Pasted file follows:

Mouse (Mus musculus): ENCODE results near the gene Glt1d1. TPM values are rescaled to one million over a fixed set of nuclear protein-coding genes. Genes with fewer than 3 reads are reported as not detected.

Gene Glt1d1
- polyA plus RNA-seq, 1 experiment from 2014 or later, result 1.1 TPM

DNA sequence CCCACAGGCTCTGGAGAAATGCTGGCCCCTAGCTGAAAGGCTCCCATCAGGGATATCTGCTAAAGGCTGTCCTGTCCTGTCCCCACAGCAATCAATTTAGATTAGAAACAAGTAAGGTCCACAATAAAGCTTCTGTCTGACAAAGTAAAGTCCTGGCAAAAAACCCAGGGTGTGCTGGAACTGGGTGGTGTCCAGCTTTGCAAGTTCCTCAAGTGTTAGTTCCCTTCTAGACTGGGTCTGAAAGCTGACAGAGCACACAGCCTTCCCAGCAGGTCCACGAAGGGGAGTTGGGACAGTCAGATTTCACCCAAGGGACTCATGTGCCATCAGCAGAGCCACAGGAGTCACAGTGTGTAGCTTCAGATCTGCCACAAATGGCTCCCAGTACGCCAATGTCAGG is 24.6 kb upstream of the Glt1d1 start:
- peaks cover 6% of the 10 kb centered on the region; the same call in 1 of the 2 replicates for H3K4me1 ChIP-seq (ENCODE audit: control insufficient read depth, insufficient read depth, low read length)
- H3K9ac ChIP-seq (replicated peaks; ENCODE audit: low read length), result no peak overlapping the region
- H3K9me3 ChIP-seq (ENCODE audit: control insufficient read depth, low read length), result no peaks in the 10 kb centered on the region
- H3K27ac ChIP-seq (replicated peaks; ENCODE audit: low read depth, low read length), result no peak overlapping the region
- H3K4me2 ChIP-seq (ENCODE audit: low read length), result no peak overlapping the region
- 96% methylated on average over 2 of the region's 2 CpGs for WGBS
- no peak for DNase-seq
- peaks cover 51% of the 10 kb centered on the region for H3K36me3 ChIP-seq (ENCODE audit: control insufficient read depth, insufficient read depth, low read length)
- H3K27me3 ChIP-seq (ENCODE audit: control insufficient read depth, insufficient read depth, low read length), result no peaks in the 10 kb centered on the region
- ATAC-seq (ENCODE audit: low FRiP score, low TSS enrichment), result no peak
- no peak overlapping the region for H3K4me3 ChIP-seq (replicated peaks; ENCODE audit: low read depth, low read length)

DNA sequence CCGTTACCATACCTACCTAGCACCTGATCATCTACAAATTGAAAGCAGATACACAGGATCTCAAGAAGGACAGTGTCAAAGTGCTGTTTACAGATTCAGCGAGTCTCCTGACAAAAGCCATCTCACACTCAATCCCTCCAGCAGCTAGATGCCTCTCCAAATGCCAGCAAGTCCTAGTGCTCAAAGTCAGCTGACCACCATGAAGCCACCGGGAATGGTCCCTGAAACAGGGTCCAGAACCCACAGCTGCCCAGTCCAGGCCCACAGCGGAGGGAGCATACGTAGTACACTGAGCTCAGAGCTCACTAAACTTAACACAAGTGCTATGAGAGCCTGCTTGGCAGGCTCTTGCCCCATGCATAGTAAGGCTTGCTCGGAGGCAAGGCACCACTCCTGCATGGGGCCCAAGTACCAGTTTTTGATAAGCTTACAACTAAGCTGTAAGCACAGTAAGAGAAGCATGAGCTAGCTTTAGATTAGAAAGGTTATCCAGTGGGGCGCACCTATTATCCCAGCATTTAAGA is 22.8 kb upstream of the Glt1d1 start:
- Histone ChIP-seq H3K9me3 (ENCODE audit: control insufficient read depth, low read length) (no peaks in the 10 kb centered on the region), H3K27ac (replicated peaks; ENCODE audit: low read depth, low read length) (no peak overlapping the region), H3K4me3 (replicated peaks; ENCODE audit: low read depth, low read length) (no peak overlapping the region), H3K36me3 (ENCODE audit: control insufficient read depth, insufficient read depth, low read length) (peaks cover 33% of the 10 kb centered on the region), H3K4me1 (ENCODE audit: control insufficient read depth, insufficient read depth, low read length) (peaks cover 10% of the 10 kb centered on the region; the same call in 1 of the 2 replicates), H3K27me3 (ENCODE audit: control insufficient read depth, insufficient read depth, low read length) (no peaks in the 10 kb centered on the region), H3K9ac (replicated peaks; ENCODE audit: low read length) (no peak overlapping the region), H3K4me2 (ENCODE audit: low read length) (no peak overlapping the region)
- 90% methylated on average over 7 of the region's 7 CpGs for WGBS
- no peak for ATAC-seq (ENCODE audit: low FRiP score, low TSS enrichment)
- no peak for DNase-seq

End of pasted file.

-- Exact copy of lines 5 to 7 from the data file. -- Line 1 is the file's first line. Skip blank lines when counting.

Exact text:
- peaks cover 6% of the 10 kb centered on the region; the same call in 1 of the 2 replicates for H3K4me1 ChIP-seq (ENCODE audit: control insufficient read depth, insufficient read depth, low read length)
- H3K9ac ChIP-seq (replicated peaks; ENCODE audit: low read length), result no peak overlapping the region
- H3K9me3 ChIP-seq (ENCODE audit: control insufficient read depth, low read length), result no peaks in the 10 kb centered on the region